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Penn History

This exhibit was researched and prepared by Mary D. McConaghy, November 2010.


The Medical Department (or Medical School) as organized after the 1791 charter consisted of six chairs, each correponding to a speicific area of study, each taught by the professor elected by the trustees. Included were a professor and adjunct professor of anatomy, surgery and midwifery; a professor of materia medica (knowledge of substances used for healing, now known as pharmacology); a professor of chemistry; a professor of natural history and botany; a professor of the practice of physic (art of healing or of medicine); and a professor of the institutes and clinical medicine.

During the next two decades there were only a few changes in the organization of the medical curriculum. First the chair of the Institutes and Clinical Medicine was combined with the chair of Theory and Practice, and then the subject matter of botany and natural history were folded into materia medica, eliminating the chair of botany. In 1805 a chair was established for surgery alone, and in 1810 midwifery was given its own chair as well.

Until the union of the schools in 1791, two degrees in medicine had been granted. The bachelor of medicine degree was granted if a student demonstrated competancy in Latin, mathematics and natural philosophy and a general knowledge of pharmacy and also had attended at least one complete course of lecutres and the practice of the hospital for one year as well as had served an apprenticeship with a respectable medical practitioner. Three years after earning his M.B. and at the age of least 24 years, a young man could apply for the degree of doctor of medicine after writing and publicly defending a thesis.

On March 1, 1792 the Trustees abolished the M.B. degree and set out the new qualifications for the M.D. degree. All degree recipients now had to be at least twenty-one years of age and had to have studied medicine for a minimum of three years, with at least two years of this study taking place at the University of Pennsylvania. The required course included anatomy, surgery and midwifery; chemistry; institutes and clinical medicine; and practice of physic. A course in natural and experimental philosophy was also necessary, unless they had attended these lectures in another educational institution. In the year he was to graduate, a student was to be examined privately by the medical professors and then again by the University faculty and trustees; finally the candidate wriote a thesis on an approved topic, paid for its printing, and finally defended this thesis at the annual May commencement. In 1810, the medical faculty asked that the three-year attendance requirement not take affect until the 1812 commencement.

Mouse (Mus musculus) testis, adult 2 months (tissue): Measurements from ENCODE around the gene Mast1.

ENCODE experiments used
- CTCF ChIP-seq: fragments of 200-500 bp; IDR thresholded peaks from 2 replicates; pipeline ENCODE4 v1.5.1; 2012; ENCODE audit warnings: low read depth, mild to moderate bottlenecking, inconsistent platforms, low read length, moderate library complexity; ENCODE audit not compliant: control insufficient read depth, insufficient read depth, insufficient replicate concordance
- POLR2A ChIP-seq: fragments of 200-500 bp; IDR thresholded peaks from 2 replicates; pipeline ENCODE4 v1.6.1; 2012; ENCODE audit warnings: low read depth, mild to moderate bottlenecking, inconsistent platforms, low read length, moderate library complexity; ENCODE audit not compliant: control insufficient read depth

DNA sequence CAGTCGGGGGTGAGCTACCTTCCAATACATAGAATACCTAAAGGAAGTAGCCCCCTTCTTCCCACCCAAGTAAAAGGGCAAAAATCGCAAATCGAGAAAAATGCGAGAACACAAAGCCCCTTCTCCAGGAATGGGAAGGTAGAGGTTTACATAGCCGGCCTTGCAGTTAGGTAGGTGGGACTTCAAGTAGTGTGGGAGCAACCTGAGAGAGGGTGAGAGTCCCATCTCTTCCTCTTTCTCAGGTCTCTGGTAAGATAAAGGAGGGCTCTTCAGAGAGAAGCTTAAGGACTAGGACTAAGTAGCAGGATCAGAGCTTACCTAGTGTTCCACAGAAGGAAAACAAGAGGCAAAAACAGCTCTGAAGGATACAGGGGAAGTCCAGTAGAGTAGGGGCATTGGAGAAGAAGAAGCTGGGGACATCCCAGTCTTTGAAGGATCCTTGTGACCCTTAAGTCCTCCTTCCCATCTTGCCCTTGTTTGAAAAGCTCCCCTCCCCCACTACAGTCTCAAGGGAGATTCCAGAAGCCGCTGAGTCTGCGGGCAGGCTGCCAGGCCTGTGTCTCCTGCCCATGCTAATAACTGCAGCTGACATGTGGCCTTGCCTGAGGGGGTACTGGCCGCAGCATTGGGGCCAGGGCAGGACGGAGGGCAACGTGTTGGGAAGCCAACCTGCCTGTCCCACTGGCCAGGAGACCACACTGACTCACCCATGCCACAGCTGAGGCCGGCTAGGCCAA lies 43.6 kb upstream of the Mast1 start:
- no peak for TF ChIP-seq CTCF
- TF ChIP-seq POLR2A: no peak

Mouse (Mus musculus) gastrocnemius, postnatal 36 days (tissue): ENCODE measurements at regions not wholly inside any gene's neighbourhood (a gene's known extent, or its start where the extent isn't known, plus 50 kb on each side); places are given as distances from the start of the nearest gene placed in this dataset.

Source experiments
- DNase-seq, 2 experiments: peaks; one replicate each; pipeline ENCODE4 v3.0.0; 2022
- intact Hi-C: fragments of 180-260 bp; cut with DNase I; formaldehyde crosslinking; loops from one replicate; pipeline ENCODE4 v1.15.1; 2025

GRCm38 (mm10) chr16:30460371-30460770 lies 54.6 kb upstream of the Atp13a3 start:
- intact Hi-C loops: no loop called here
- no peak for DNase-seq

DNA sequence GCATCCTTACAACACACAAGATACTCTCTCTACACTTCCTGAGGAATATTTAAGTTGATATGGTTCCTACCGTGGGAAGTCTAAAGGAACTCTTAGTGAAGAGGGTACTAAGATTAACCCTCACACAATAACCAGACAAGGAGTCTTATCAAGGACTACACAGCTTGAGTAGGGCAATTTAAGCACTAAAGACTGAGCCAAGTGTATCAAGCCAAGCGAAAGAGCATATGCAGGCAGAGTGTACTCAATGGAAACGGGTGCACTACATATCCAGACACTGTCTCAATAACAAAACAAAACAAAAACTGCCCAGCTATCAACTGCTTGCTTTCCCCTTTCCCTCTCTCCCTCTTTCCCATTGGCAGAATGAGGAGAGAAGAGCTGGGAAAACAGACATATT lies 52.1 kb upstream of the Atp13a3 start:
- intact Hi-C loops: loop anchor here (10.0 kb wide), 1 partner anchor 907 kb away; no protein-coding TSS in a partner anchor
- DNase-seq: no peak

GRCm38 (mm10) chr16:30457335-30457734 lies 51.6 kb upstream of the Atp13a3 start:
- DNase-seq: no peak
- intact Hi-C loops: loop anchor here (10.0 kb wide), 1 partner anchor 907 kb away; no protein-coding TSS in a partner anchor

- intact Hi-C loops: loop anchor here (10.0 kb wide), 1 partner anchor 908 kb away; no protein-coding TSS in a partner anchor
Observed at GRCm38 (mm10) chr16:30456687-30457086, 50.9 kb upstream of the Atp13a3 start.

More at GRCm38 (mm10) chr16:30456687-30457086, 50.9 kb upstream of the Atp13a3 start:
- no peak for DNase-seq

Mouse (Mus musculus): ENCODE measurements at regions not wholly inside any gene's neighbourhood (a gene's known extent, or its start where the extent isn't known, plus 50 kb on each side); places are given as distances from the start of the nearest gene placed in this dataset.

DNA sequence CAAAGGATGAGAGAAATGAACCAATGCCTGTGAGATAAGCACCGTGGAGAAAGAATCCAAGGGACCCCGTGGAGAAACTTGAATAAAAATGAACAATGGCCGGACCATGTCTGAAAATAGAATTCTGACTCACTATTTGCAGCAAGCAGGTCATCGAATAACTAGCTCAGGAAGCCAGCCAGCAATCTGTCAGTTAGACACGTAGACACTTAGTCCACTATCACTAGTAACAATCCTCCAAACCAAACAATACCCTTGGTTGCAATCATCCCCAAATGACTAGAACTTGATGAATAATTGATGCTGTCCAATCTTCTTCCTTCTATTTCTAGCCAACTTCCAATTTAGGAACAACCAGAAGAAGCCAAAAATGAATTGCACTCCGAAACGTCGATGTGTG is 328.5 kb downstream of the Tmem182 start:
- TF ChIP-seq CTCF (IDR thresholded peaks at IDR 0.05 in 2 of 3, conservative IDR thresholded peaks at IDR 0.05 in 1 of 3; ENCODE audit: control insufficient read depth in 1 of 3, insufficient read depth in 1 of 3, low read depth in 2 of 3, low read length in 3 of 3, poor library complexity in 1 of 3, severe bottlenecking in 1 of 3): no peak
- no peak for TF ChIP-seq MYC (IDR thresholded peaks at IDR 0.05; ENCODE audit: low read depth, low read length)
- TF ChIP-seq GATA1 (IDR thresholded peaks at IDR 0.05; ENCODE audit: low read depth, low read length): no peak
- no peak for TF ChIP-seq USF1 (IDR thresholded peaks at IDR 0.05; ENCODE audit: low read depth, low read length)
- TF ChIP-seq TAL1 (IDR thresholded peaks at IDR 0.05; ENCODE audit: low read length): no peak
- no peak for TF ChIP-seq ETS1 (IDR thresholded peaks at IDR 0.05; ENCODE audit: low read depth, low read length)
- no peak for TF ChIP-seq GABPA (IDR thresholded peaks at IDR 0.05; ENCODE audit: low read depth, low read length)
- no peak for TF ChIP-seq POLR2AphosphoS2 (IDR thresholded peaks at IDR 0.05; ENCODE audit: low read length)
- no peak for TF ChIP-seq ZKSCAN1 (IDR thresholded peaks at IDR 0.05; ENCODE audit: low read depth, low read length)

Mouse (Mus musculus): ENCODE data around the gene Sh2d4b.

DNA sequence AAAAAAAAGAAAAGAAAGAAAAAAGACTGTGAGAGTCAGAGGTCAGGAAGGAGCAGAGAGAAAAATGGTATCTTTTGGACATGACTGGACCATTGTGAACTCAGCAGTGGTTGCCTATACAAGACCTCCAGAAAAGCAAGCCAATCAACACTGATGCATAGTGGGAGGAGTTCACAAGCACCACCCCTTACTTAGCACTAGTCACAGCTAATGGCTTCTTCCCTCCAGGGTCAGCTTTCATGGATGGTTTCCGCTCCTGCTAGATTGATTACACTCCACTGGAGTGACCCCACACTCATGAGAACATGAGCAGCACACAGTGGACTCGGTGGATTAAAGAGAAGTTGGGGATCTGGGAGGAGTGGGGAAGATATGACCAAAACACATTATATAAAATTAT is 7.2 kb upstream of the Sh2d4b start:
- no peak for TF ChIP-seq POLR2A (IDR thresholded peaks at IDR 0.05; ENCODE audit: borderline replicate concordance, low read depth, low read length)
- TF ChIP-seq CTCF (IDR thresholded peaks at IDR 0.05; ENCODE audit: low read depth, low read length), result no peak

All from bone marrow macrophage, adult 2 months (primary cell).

Enrollment and the number of graduates expanded during these decades, especially after the University moved to its new ninth street campus. From the first commencement of the Medical School in 1768 until 1800, the number of M.D. degrees granted each year averaged seven with a high of 15. After 1800, the numbers began to increase rapidly so that by 1810 the number of medical graduates had reached sixty-five men; in 1811 the graduates numbered sixty-four.


Benjamin Smith Barton, c. 1890
Benjamin Smith Barton, A.M.(hon.) 1787
Professor of Natural History and Botany, 1789-1813
Professor of Materia Medica, 1796-1813
Professor of Practice of Medicine, 1813-1815
John Redman Coxe, c. 1840
John Redman Coxe
Professor of Chemistry, 1809-1818
Professor of Materia Medica and
Pharmacy, 1818-1835
Thomas Chalkley James, c. 1810
Thomas Chalkley James, M.B. 1787, M.D. 1811
Professor of Midwifery, 1810-1834
Philip Syng Physick, c. 1820
Philip Syng Physick, A.B. 1785
Professor of Surgery, 1805-1819
Professor of Anatomy, 1819-1831
Emeritus Professor of Surgery and Anatomy, 1831-1837
Benjamin Rush, c. 1800
Benjamin Rush
Professor of Chemistry, 1769-1789
Professor of Theory and Practice of Medicine, 1789-1791, 1796-1813
Professor of the Institutes of Medical and Clinical Medicine, 1791-1813
Professor of the Practice of Physic
Caspar Wistar, c. 1800
Caspar Wistar, M.B. 1782
Professor of Chemistry, 1789
Adjunct Professor of Anatomy, Mid-Wifery, and Surgery, 1791-1808
Professor of Anatomy and Midwifery, 1808-1810
Professor of Surgery 1810-1818
James Woodhouse, c. 1805
James Woodhouse, A.B. 1787, A.M. 1790
Professor of Chemistry, 1795-1809